We, the Jury

Robert Rotstein

Blackstone Publishing, 2018

Agent: Jill Marr

Told from the perspective of over a dozen participants in a murder trial, We, the Jury examines how public perception can mask the ghastliest nightmares. On the day before his twenty-first wedding anniversary, David Sullinger buried an ax in his wife's skull. Now, eight jurors must retire to the deliberation room and decide whether David committed premeditated murder--or whether he was a battered spouse who killed his wife in self-defense.

The path to justice is fraught with surprising pitfalls and confusing turns. An experienced, fair-minded judge mistakenly tells the jury that David is guilty and fears she's losing her mind. The bailiff, once a decorated street cop but now a pariah in the sheriff's department, must fend off the sexual advances of an amoral juror. An unscrupulous tabloid reporter tries to tamper with the justice system.

Once inside the deliberation room, the jurors elect as foreperson an insecure, addled file clerk, who gets the job because no one else wants it. Despite -- or perhaps because of -- her delusions of grandeur, she loses control of the deliberations, allowing a juror known as the Housewife to monopolize the discussion. A buttoned-up jury consultant uses her professional experience to challenge her colleagues' preconceived notions about the evidence. An apparently sweet grandmother turns out to be anything but. A Methodist minister sits silently, concealing a shocking secret that could change everything.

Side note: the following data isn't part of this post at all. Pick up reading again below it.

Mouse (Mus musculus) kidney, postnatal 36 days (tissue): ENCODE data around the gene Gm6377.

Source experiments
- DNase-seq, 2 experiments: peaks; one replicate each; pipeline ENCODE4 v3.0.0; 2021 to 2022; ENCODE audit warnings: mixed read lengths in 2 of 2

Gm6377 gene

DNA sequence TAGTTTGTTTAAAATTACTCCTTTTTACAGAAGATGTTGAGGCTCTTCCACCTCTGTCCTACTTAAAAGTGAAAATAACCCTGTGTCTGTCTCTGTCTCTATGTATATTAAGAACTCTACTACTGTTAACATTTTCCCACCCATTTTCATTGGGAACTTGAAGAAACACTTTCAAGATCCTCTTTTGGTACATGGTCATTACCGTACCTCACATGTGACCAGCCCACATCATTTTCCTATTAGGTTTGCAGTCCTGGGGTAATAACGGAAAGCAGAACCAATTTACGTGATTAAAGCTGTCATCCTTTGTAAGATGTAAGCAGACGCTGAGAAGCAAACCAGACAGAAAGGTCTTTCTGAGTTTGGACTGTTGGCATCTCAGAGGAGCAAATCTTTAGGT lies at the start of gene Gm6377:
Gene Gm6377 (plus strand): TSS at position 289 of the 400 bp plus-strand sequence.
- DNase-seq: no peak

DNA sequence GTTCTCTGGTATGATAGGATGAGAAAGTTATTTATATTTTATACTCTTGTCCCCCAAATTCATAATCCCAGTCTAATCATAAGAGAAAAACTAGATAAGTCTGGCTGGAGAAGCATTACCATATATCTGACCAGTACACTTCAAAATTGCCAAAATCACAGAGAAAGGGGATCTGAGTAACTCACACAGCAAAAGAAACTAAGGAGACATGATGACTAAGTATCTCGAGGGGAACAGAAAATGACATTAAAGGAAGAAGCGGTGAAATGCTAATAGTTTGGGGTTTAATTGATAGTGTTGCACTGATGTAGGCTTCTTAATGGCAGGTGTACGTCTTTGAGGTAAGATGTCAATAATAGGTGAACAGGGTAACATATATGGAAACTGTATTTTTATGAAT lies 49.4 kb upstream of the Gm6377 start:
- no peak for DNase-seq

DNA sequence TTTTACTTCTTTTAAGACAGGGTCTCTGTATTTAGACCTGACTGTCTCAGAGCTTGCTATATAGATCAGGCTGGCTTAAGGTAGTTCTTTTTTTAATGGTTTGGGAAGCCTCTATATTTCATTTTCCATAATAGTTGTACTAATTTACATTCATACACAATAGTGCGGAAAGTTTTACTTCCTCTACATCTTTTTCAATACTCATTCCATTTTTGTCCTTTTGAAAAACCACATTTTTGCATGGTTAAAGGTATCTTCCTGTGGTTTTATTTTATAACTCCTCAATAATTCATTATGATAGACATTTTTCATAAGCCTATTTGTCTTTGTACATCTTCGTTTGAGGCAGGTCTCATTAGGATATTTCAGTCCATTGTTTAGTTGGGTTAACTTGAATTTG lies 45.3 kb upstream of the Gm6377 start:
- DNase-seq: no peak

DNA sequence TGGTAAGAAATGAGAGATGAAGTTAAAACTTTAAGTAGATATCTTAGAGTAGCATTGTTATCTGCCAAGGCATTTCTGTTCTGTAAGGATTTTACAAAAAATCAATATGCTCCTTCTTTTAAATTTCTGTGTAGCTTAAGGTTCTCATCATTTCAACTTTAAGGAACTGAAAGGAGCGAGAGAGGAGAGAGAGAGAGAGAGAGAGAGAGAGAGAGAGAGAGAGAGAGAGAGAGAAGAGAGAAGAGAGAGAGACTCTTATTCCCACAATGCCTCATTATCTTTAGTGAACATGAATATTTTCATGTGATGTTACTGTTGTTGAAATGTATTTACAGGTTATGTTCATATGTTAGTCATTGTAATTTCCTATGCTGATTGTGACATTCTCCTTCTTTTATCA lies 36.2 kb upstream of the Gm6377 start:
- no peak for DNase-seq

As the jurors stagger toward a verdict, they must sift through contradictory testimony from the Sullinger's children, who disagree on which parent was Satan; sort out conflicting allegations of severe physical abuse, adultery, and incest; and overcome personal animosities that threaten a fair and just verdict. Ultimately, the central figures in We, the Jury must navigate the blurred boundaries between bias and objectivity, fiction and truth.

Reviews:

We the Jury has what most legal thrillers lack—total authenticity, which is spellbinding.”
James Patterson